Spanish Language Tape Land

About a year and a half ago, I wrote a post about learning to speak Czech. I had tried to learn a little before leaving Australia, diligently listening and re-listening to all ten units of Pimsleur’s Speak and Read Essential Compact Czech, obediently repeating the phrases as I was told to, doing my best to get the accent and pronunciation right, memorising as much as I possibly could. Then, I flew to Prague.

Unfortunately, the conversations the tapes were teaching me usually went something like this:

Woman: Excuse me, do you speak English?
Man: No.
Woman (pointing at a building): What is that?
Man: This is the national theatre.
Woman: Thank you.

Or, this:

Man: Good day.
Woman: Good day.
Man: Excuse me please, is this a post office?
Woman: No, this is not a post office. This is a restaurant.
Man: Tell me please, where is the post office?
Woman: The post office is over there.
Man: Okay. Thank you.

When I got to the Czech Republic, I found that not many conversations actually proceeded this way.

“Good Day,” I would say to the people in the shops.
“Good Day,” they would reply, before saying something dense and complicated in rapid Czech.
“Uhh…” I would say.

This made it difficult when what I really wanted to communicate was something like: “Do you have baking soda? I want to make some banana bread, you see, and I don’t know if there is any such thing as baking soda in the Czech Republic. And even if there was, I don’t know what would be written on the label because everything’s in Czech, and they didn’t really prepare me for things like needing baking soda on my Czech tapes…”

Or, when I went to the doctor’s, something like: “So I’ve got asthma – everyone’s got asthma in Australia. But, see, I’ve had this really bad cough since I got here, and it’s probably the cold weather and everything – my lungs aren’t really being used to negative 14 – but it doesn’t seem to be going away and I’d like to avoid antibiotics if that’s possible. So I was hoping maybe you could help me out?”

So I was just sick for a long time instead.

What the Czech tapes got right, though, and what I didn’t even realise they were preparing me for, were some particulars of Czech culture. Czech Language Tape Land is a strange, desolate place, where people often say “No” to each other or cut off conversations prematurely. People are constantly asking for directions to restaurants but I don’t think they ever actually eat anything, or even ever sit down. They just kind of stand around in the cold, pointing at monuments and asking what things are, formally introducing themselves and their colleagues, telling each other they speak Czech well. Everyone says goodbye a lot. “Goodbye,” one person will say with a sigh. Short pause. “Goodbye,” the other person will say.

Admittedly, this wasn’t an entirely accurate representation of what Czech people were like, but after being there for a while I was able to draw some pretty funny parallels.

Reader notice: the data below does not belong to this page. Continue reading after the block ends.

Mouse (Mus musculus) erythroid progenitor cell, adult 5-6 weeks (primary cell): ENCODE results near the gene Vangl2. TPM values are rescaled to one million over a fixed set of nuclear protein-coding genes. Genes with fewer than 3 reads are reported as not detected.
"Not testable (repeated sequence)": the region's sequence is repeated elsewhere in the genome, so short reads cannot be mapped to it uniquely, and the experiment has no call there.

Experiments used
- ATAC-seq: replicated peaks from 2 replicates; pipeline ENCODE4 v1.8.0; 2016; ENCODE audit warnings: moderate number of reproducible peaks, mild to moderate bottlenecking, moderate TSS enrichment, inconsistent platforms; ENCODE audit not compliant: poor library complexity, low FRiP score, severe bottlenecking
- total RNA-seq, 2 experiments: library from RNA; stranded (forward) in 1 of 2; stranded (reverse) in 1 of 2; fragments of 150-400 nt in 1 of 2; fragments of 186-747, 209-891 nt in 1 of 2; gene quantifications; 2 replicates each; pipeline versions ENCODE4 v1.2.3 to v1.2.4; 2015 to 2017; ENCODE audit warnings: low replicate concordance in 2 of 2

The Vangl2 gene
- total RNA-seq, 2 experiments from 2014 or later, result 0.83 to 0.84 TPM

Anyway, I’ll be road-tripping my way down to Mexico in a few weeks, so now I’m learning Spanish. The internet has generously provided me with three levels of thirty units each of Pimsleur’s Speak and Read Essential Spanish, which is about 45 hours of Spanish lessons. I try to complete at least one unit every day – two on weekends – often in the car driving to and from work. They specifically request you don’t complete the reading section of the units while driving, so I do that bit at home.

On the surface, they are quite similar in content to the Czech tapes. “Excuse me,” I say in Spanish to the traffic. “Where is the restaurant?” Or, “Good evening. It is nice to meet you. I am Mr. Jones. I am from North America.”

In Spanish Language Tape Land, however, they definitely eat. They tell each other they want to eat, and then they  go off somewhere to eat, and then they change their minds and decide they want to drink instead, so they go to order beer and then complain about the price. They are constantly pooling their money and then spending what little they have in restaurants and bars, asking the other people around them how many pesos or dollars they might have. The Spanish speakers are over-friendly to the North Americans, who then get all uncomfortable and tell them they don’t understand Spanish. The men flirt with the women and the women cleverly and snidely rebut the men. My favourite conversation so far, has been this one:

Man: Miss, where is the Bolivar Hotel?”
Woman: It’s down there, sir.
Man: And the Restaurant Columbus?”
Woman: It’s here.
Man: Thank you miss. I am Mr. Jones.
Woman: Glad to meet you, sir.
Man: And you. Are you Miss Gomez?
Woman: No sir. I’m not Miss Gomez. I’m Mrs. Gomez. Goodbye sir.
Man: Goodbye Mrs. Gomez.

I’m very much looking forward to going to Mexico.


4 Responses to “Spanish Language Tape Land”

  1. 1 James Clarkson November 12, 2011 at 5:15 pm

    Ha, I tried Vietnamese tape land. My favourite phrase was “I don’t understand”. It never taught me phrases such as “I would like dinner” so I stayed hungry. I looked at the Thai tapes and their titles are all “How to flirt in Thai” and “Thai for meeting a wife”.

  2. 3 stivbarron November 17, 2011 at 2:04 am

    It was a great man who once said “Let’s went to Mexico!”

  3. 4 nina February 8, 2012 at 12:25 pm

    hahah brilliant, copy and paste straight to my travel section!

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